Hundreds of tiny, inexpensive satellites are being sent into orbit every year. Here’s how they’ll change our relationship with the world around us.
Nanosatellites – tiny satellites you can hold in your hand – are being launched into space at unprecedented rates.
As the pace of technological development speeds up, making it less and less expensive to send a “nanosat” into orbit, these machines could provide a value to society that extends far beyond space exploration.
In the future, nanosatellites will transform a variety of industries that utilize space information – from more accurate weather and climate predictions to better monitoring (and safety) of air and sea traffic to smarter forecasting of crop yields and commodities.
What are nanosatellites?
The International Space Station, currently the largest satellite in orbit around the earth, measures ~356 feet by ~240 feet.
Nanosatellites, on the other hand, are small satellites with a mass between 1 kg and 10 kg, or just 2.2 lbs to 22 lbs. Some nanosatellites are as small as just ten cubic centimeters. Yet they possess many of the same antennas, sensors, and control systems that make larger satellites so useful for space exploration and monitoring.
Nanosats that take a 10×10×10-unit cubic structure are known as CubeSats. A single-unit (or 1U) CubeSat has a mass no greater than 1.33 kg (2.93 lbs), but can be stacked with others to create 2U, 3U, or 6U rectangular models.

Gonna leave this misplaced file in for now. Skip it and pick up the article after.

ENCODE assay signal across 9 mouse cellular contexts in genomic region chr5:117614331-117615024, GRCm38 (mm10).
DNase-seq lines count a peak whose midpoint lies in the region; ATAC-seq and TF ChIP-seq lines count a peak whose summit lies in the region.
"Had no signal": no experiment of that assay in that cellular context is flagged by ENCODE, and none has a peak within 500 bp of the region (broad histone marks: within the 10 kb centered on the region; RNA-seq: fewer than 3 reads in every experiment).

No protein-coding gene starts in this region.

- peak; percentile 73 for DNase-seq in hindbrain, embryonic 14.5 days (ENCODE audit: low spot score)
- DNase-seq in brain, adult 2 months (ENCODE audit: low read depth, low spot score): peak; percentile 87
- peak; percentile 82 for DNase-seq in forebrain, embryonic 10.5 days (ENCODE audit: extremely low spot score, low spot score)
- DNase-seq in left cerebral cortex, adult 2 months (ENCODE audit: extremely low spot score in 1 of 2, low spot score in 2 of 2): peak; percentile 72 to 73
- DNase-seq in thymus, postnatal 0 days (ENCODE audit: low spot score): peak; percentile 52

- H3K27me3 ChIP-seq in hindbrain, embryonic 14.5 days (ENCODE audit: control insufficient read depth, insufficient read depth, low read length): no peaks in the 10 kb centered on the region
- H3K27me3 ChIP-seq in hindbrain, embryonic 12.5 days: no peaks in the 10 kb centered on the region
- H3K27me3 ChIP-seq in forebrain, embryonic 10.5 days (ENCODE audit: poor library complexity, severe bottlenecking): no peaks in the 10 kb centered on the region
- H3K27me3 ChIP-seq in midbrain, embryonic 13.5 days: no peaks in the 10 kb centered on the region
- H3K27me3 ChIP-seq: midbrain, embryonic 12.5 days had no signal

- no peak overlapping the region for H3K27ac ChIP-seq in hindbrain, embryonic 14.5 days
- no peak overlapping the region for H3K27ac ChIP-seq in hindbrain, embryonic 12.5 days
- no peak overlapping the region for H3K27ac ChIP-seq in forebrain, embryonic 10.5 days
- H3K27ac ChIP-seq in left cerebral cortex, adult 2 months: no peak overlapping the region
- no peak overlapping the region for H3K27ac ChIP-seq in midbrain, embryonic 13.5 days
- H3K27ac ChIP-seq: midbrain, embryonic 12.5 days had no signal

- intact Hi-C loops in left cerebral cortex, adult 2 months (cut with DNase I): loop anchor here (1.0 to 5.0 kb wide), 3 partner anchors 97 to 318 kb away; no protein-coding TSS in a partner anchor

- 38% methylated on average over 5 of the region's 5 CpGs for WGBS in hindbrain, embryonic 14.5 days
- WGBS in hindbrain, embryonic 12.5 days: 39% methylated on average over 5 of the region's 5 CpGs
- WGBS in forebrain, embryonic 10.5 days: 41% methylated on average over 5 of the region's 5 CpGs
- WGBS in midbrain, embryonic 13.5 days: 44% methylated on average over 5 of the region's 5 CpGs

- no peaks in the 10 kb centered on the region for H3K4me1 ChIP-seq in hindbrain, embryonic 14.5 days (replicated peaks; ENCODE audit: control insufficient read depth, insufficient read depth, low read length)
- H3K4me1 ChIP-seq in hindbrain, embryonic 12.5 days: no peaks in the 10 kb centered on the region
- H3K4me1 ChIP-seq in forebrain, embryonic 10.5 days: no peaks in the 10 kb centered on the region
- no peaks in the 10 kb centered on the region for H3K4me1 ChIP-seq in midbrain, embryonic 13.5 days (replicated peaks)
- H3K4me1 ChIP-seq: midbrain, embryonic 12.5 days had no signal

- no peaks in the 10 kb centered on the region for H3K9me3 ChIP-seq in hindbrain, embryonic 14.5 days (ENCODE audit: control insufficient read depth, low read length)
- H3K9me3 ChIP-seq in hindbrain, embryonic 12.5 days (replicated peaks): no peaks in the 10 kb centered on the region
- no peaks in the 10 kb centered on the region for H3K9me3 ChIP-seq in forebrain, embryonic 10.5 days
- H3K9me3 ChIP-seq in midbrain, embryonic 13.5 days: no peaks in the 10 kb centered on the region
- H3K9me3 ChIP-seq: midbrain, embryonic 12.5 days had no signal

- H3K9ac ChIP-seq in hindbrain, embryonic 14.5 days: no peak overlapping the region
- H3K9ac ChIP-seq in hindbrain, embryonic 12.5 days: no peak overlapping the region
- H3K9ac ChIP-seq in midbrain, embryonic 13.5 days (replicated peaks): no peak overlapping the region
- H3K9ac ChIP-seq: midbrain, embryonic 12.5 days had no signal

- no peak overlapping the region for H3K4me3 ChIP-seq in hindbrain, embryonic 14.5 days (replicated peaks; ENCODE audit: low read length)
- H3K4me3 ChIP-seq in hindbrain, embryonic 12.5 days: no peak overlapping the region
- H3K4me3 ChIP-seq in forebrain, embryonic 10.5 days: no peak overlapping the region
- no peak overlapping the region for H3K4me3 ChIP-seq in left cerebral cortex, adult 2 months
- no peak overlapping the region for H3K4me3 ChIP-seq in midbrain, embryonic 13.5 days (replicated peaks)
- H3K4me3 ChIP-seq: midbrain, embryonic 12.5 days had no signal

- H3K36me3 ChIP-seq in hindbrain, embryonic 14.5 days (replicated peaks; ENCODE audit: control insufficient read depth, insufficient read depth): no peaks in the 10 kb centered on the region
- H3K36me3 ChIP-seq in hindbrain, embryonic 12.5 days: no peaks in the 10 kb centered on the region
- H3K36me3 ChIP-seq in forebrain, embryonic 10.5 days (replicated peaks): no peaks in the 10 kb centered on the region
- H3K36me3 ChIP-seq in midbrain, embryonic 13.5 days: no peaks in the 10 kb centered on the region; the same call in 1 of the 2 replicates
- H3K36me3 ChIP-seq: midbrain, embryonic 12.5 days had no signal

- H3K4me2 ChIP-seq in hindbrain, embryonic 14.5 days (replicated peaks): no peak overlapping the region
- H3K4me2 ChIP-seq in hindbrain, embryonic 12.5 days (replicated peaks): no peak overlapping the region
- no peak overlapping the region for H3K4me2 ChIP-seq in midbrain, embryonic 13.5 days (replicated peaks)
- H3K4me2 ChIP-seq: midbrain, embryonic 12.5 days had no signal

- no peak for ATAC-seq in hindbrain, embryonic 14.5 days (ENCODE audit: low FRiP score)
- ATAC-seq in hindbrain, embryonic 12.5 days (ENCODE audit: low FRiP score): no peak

Until a few years ago, it cost at least $2M to build a functional satellite, regardless of size. Now, students and scientists can create nanosats using DIY kits and off-the-shelf components – allowing the machines to be made with budgets in the tens of thousands of dollars.
Launching a nanosat is also far cheaper than sending a normal satellite to space, which can cost many millions of dollars. These tiny “sats” can be launched en masse via ride-sharing on rockets, though the costs vary drastically based on satellite mass, distance into space, and nature or “payload” of the space mission.
Startup Open Cosmos, for example, provides “enabling services” for taking customers’ satellite plans from design to launch (in under 10 months) at prices starting around $630,000. Their one-stop-shop offering includes things like mission simulation, testing, and insurance.Spaceflight, on the other hand, offers straightforward commercial pricing for ride-shares that can be booked within weeks of a pre-scheduled rocket launch – making it possible to send a 3U CubeSat to “low earth orbit” (LEO) for as little as $295,000.As more and more nanosatellites are sent to space by universities, tech companies, government entities, and private citizens alike, they’ll provide comprehensive “coverage” of earth at an incredibly low cost – leading to game-changing transformations across each of the sectors discussed below....MUCH MORE